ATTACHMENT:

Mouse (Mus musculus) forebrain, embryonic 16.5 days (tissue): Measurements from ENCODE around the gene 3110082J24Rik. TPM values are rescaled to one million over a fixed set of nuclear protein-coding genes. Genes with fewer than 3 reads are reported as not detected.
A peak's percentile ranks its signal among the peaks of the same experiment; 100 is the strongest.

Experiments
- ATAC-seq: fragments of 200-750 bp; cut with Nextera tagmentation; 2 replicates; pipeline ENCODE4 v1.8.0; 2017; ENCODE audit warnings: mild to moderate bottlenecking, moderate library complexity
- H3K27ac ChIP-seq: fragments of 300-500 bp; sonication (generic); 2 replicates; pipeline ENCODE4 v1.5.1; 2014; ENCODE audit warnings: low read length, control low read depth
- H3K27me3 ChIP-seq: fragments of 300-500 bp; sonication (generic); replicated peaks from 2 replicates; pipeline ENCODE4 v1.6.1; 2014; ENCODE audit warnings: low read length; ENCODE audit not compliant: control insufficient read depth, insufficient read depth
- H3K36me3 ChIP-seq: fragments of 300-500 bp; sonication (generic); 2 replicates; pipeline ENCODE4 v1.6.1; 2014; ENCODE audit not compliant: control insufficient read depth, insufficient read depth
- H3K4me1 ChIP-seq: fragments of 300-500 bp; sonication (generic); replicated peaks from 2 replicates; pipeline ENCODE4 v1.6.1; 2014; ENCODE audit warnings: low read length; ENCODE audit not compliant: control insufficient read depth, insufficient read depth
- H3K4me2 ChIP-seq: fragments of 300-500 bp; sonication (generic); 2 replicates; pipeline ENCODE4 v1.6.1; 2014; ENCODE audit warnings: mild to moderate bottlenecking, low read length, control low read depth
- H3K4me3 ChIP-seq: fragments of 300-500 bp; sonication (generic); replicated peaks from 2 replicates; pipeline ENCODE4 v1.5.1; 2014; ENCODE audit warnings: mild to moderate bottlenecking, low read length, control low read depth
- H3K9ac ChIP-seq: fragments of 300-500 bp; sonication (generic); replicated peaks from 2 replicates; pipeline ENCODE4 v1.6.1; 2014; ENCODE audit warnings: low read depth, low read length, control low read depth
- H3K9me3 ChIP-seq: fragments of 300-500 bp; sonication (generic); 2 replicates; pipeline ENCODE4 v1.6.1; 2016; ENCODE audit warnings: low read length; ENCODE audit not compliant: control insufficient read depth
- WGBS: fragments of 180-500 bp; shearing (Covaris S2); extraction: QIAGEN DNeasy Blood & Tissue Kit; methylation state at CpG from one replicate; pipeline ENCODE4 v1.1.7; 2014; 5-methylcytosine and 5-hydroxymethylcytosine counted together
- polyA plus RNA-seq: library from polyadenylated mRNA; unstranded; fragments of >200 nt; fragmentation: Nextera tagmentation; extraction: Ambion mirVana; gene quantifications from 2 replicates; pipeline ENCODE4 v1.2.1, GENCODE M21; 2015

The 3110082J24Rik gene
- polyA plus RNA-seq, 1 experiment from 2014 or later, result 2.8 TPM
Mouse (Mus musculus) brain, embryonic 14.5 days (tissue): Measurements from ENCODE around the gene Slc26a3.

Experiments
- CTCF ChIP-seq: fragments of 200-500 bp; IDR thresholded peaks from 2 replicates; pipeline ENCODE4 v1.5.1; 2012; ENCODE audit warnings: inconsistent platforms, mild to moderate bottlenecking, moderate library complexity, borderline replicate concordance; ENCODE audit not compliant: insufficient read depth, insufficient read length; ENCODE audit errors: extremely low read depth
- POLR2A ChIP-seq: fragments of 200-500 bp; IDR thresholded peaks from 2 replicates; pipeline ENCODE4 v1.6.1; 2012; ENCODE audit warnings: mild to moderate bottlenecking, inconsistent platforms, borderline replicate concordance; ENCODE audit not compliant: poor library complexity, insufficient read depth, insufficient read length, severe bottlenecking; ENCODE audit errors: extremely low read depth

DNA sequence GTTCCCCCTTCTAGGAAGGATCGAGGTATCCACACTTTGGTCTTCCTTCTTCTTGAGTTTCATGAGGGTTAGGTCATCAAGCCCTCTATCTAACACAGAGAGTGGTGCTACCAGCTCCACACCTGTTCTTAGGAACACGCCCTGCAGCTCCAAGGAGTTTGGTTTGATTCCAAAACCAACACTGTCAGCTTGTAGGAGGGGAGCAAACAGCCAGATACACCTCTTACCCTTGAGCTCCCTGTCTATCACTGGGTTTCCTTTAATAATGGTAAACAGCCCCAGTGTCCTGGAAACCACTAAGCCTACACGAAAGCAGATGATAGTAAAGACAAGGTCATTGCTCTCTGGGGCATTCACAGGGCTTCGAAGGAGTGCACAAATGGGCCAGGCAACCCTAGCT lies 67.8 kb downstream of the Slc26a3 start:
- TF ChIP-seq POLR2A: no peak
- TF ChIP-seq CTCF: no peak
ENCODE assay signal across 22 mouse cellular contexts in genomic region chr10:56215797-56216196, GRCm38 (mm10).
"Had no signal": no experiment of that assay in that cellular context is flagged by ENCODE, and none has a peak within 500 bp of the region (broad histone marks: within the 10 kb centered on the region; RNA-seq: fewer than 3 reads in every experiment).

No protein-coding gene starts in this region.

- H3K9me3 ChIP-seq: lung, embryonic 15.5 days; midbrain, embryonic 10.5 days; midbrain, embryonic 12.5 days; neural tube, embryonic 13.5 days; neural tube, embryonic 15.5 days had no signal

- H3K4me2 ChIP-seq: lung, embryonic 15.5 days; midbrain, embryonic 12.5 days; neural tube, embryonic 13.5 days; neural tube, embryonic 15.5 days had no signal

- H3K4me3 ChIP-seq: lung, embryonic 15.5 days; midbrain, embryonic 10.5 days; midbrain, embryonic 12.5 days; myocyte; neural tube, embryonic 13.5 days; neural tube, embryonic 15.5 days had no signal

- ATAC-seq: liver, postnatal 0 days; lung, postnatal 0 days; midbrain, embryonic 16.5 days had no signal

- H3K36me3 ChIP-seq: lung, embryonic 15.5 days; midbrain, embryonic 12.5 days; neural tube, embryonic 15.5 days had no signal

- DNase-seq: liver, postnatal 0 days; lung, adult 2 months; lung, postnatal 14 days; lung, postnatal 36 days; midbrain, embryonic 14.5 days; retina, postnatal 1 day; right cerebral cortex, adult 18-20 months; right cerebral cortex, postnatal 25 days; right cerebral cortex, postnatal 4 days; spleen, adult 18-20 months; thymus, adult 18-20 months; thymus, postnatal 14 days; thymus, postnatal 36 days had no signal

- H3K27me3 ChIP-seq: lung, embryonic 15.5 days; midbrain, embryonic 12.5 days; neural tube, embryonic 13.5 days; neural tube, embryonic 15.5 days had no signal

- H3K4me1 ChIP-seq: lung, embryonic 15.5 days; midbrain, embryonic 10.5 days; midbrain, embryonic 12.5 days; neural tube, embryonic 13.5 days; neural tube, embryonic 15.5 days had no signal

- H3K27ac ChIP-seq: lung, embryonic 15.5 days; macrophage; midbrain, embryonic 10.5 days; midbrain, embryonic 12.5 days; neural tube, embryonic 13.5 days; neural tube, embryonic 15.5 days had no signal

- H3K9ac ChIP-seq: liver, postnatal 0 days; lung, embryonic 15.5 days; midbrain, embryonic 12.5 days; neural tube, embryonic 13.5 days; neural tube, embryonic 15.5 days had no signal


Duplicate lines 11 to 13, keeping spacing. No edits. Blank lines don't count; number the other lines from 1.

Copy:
- H3K9ac ChIP-seq: fragments of 300-500 bp; sonication (generic); replicated peaks from 2 replicates; pipeline ENCODE4 v1.6.1; 2014; ENCODE audit warnings: low read depth, low read length, control low read depth
- H3K9me3 ChIP-seq: fragments of 300-500 bp; sonication (generic); 2 replicates; pipeline ENCODE4 v1.6.1; 2016; ENCODE audit warnings: low read length; ENCODE audit not compliant: control insufficient read depth
- WGBS: fragments of 180-500 bp; shearing (Covaris S2); extraction: QIAGEN DNeasy Blood & Tissue Kit; methylation state at CpG from one replicate; pipeline ENCODE4 v1.1.7; 2014; 5-methylcytosine and 5-hydroxymethylcytosine counted together